(TNS) - State legislation designed to curb efforts by PG&E and other utility behemoths to saddle consumers with costs triggered by a company’s negligence has been approved by the Legislature and sent to Gov. Jerry Brown.
Senate Bill 819, authored by state Sen. Jerry Hill, would prohibit utilities from passing costs that result from the company’s negligence along to ratepayers in the form of higher monthly gas and electricity bills.
In recent months, PG&E has embarked on a crusade, led by Chief Executive Officer Geisha Williams, to pressure politicians in Sacramento to craft legislative packages that would ease the company’s financial exposure to lethal disasters such as the wildfires that torched Wine Country in October, as well as to pave a smoother path to shovel the financial costs onto ratepayers.
As the state legislative session staggers to a close Friday, Hill’s bill stands in stark contrast to SB 901, which was approved by a legislative conference committee Tuesday night. While Hill’s measure is designed to rein in PG&E rate hikes that are unjustified, the conference committee’s legislation has been pilloried as a “bailout” designed to primarily benefit PG&E.
“(Senate Bill) 819 protects consumers by saying that if a utility is negligent, the utility cannot recover its costs by passing them along to ratepayers,” Hill said Wednesday.
The state Senate on Tuesday approved Hill’s measure 39-0, and the state Assembly approved it Monday on a 79-0 vote. Next stop is Gov. Jerry Brown’s desk, unless SB 819 is blocked through procedural maneuvers.
Senate Bill 901, approved Tuesday on a 7-1 vote by the Conference Committee on Wildfire Preparedness and Response, is expected to be considered by both the Assembly and the Senate amid a last-minute torrent of legislation Friday.
“There is no question that the conference committee bill was written to benefit PG&E,” Hill said. “It’s a bailout for PG&E.”
At the heart of the criticism of SB 901 are last-minute changes in language that are said to be a major reward for PG&E, whose equipment was deemed to be the cause of a number of the lethal firestorms that roared through several parts of the North Bay in October.
The legislation orders the powerful state Public Utilities Commission to determine whether a utility can recover its costs and expenses arising from a destructive fire that occurred in 2017 — a narrowly worded provision that would include the Wine Country firestorms. When the PUC allows a utility such as PG&E to recover its costs, typically it is enabled through higher monthly bills.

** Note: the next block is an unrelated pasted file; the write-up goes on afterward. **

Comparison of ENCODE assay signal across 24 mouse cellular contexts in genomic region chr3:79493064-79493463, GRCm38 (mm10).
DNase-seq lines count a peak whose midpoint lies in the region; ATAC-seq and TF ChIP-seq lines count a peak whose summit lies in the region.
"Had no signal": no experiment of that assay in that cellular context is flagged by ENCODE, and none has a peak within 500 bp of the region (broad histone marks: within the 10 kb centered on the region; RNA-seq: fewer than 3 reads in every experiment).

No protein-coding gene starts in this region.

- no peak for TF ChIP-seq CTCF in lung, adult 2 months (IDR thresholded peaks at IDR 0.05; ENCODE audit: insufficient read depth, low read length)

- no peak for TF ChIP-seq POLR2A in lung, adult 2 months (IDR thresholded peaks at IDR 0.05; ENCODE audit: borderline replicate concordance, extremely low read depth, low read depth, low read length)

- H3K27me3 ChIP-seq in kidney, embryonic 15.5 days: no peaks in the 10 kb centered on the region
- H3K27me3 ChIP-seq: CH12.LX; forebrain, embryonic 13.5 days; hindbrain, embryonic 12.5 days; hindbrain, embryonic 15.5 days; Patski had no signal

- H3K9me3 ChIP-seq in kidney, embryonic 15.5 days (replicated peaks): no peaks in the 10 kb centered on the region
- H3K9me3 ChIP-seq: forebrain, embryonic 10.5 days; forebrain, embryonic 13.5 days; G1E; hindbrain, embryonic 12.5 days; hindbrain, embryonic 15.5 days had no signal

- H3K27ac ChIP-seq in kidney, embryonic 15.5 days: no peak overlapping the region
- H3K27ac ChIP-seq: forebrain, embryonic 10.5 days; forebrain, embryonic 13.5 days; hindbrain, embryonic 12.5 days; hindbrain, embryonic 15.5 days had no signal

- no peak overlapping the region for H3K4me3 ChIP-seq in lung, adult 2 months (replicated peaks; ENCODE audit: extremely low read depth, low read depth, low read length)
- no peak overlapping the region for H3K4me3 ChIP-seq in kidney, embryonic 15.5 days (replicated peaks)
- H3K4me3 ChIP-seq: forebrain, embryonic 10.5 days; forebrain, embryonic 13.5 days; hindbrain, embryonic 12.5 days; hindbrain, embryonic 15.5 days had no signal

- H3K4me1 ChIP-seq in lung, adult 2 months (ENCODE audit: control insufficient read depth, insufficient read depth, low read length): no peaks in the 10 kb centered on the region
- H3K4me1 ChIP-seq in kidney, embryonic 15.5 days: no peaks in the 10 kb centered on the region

“In an application by an electrical corporation to recover costs and expenses arising from, or incurred as a result of, a catastrophic wildfire with an ignition date in the 2017 calendar year, the PUC shall determine whether those costs and expenses are just and reasonable,” according to a passage in the plan the conference committee approved.
The conference committee’s SB 901 also would oblige the PUC to set up a “stress test” to determine whether PG&E and other big power companies are financially able to cover disaster-related costs. Anything above what a utility can pay would be dumped in the laps of customers.
“(Senate Bill 819) does not provide the comprehensive wildfire solution that the state needs,” Valerie Turella Vlahos, a PG&E state government relations manager, wrote in an Aug. 2 letter to the Assembly Appropriations Committee.
In January, several state lawmakers — prior to PG&E beginning a lobbying effort to protect its interests and keep the pathways clear to dump disaster-related costs onto consumers — offered support for SB 819.
A sampling of what some lawmakers said in January, a few months after the North Bay infernos:
“You don’t burn someone’s house down and then raise their rates to help pay for the damage you caused,” Sen. Scott Wiener, of San Francisco and San Mateo counties, said.
“Ratepayers should never be stuck with the bill if negligence is determined,” Assemblyman Marc Levine, of Marin and Sonoma counties, said.
“Thousands of North Bay residents have lost their homes and businesses and many escaped these devastating fires with nothing but the clothes on their backs and their family’s safety,” Sen. Mike McGuire, whose district includes parts of Sonoma and Marin counties, as well as the North Coast, said. “There is absolutely no way residents who are suffering from this massive tragedy should ever pay for a corporation’s potential negligence.”
Hill wondered aloud Wednesday whether legislative schemes might be used to prevent his approved bill from reaching the governor’s desk.
“The Legislature is often fickle,” he said. “We will see how conflicted the Legislature can be.”
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